Remembering Jean-François Bach, MD, DSc
The Autoimmune Association mourns the passing of Jean-François Bach, MD, DSc, a distinguished leader in the field of autoimmune research and a former member of the Autoimmune Association’s Scientific Advisory Board. Dr. Bach’s lasting legacy of innovation and dedication will continue to influence and shape the future of scientific research. The autoimmune community has benefited greatly from his wisdom and humanism.
As a testament to his remarkable contributions, we share this heartfelt tribute from the Immune Tolerance Network that beautifully describes Dr. Bach’s profound impact on the field.
Remembering Jean-Francois Bach
A remembrance of Jean-Francois Bach by Kevan Herold
Jean-Francois Bach, MD, DSc 1940-2023
It with a sense of great loss that I am writing to let you know of Jean-Francois Bach’s passing last week at his home in Paris at the age of 83. His passing was after a long struggle with cancers.
Dr. Bach was one of the towering figures of our field – much of what we now take for granted about the mechanisms of Type 1 diabetes, other autoimmune diseases, vaccines, and transplantation grew from his studies and writings. The following are a few of his notable achievements that have directly impacted our work. In 1977 he discovered and isolated thymulin, a hormone produced by the thymic epithelium which induces differentiation of T cells and had effects on “suppressor” T cells that had been described in the 1970’s. (Before our contemporary notion of regulatory T cells.) Indeed, he demonstrated remarkable effects of certain thymic derived cells to regulate autoimmune diabetes which, in the past several years, has led to studies to expand and administer regulatory T cells for control of the disease. His notions about the autoimmune nature of Type 1 diabetes led him, with colleagues, in 1985, to carry out a randomized placebo controlled trial of Cyclosporine A and showed how this treatment could induce “remission” of the disease. That study, with those from the Canadian group are the foundation for all of our clinical studies.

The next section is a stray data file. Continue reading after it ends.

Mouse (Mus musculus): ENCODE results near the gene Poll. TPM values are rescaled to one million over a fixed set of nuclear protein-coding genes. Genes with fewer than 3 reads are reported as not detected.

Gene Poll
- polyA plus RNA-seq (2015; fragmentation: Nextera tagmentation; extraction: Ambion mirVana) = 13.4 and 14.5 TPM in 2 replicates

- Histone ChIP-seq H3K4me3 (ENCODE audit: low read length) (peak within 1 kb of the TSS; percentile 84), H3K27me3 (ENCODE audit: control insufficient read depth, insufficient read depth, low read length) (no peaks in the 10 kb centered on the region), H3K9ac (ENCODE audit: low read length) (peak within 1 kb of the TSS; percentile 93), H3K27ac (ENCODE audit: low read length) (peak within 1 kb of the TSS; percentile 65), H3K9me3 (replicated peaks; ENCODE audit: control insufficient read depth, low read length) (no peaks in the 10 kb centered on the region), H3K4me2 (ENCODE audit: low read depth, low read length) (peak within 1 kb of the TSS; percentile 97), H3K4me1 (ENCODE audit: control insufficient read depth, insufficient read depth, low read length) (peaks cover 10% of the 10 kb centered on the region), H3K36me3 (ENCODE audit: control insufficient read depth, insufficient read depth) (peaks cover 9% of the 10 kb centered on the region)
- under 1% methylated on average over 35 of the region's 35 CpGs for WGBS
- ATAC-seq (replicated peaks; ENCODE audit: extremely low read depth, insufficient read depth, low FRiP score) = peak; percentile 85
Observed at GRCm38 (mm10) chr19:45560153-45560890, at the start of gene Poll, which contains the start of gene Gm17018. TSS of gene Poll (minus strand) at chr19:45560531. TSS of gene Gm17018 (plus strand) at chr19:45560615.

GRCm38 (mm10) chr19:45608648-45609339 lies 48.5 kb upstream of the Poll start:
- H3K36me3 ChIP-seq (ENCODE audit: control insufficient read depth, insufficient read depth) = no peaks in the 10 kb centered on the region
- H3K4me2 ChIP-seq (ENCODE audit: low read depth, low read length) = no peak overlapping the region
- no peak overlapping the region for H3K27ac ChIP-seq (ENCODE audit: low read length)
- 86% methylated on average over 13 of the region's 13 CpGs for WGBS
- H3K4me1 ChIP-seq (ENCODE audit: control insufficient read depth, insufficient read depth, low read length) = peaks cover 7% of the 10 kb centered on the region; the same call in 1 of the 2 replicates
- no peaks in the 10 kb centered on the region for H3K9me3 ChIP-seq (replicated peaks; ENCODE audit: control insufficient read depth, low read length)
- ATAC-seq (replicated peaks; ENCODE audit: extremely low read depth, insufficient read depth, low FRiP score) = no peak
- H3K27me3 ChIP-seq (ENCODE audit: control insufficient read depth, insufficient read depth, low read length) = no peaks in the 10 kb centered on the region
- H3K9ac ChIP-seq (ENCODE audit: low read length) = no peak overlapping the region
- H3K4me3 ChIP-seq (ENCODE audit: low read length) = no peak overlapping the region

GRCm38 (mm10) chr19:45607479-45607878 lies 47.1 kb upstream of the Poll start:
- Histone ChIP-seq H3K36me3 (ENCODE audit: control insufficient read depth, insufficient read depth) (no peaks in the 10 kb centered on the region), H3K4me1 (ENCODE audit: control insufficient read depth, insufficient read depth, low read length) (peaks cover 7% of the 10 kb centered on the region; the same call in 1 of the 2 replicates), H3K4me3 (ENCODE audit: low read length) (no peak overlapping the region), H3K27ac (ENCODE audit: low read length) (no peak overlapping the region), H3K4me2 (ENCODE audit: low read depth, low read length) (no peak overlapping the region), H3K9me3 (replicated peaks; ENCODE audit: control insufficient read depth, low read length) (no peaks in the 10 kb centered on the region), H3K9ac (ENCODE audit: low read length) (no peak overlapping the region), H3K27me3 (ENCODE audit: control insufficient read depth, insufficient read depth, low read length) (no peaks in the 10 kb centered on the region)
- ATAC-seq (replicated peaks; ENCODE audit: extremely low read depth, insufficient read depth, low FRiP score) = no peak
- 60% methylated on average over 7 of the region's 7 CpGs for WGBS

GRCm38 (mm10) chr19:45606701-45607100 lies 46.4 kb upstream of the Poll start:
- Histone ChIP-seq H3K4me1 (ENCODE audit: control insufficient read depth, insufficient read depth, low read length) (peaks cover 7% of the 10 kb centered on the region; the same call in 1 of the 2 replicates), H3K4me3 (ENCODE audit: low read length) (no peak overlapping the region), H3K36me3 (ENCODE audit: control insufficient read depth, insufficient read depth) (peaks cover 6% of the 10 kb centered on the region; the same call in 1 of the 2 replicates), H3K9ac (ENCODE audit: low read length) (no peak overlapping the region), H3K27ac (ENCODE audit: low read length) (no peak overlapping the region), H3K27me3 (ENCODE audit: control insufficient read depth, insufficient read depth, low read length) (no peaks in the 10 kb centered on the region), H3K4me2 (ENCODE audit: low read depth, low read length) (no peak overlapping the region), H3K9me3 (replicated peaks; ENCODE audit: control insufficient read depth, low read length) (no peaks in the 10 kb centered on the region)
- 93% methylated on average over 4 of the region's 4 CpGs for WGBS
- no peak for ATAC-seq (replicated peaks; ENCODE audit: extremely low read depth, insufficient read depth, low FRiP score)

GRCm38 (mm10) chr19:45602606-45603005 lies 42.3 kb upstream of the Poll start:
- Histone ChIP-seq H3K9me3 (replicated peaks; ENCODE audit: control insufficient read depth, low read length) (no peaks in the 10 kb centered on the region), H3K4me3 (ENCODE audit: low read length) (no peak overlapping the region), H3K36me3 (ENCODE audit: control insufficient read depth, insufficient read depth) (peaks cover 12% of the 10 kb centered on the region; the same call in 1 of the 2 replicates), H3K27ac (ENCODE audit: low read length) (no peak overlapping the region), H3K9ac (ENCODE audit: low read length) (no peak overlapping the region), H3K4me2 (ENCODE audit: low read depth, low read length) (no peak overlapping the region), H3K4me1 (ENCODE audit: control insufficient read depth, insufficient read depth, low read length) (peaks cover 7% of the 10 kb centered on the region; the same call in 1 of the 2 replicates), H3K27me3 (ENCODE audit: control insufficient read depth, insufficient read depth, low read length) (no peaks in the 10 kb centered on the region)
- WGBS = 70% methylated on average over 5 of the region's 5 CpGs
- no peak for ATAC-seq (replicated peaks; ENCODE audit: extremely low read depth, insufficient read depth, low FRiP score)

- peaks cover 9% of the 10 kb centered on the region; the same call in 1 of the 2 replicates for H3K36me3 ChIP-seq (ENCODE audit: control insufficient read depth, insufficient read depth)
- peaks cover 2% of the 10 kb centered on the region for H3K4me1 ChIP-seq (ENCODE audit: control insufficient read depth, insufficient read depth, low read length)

In the early 1990’s, with Lucienne Chatenoud, he showed how anti-CD3 mAb could reverse spontaneous diabetes in NOD mice. These initial studies in mice were the beginnings of what ultimately led to the approval of teplizumab. He was a strong advocate for investigations to understand the mechanisms of the therapeutic efficacy and his own investigations were the background for our current ideas.
In addition to these achievements in the laboratory and the clinic, his concepts about T1D and autoimmune diseases in general were paradigm shifting. He developed the notion of T1D as an autoimmune emergency, which demanded treatment with therapies to arrest the rapidly ongoing beta cell destruction that occurred at the time of diagnosis. He focused our attention on the relationships between infections and the increase in rates of autoimmune diseases i.e. the “hygiene hypothesis” in a landmark paper in the NEJM in 2002. He authored or co-authored nearly 700 articles.
In addition to his service to humanity through his science, he also led efforts the improve public health in several important general ways. In 1985, he was elected to the Academy of Sciences. He was one of two Secretaire Perpetuels Honoraire of that society. In 2011 he created the science ethics and society committee, to address questions of scientific integrity. In 2014, he set up the Science and Biosecurity Committee of the Academy of Sciences to warn of the dangers of biological threats hovering over human societies. He served as director of Inserm Unit 25 and Claude Bernard Association on autoimmune diseases. He was director of the Claude Bernard Association’s center on autoimmune diseases. He was the recipient of numerous international awards including the Barbara Davis prize from the Univ of Colorado in 2000.
Those of us who knew him, I am sure, feel the loss of not only a great mentor and colleague but a friend who enthusiastically engaged in our efforts to treat and prevent T1D and other autoimmune diseases. His easy going nature and sense of humor was welcoming. His perpetual curiosity and conceptual thinking was inspirational. Our work is the legacy of his contributions. I know that he would take great satisfaction in seeing us continue in the path he rooted.
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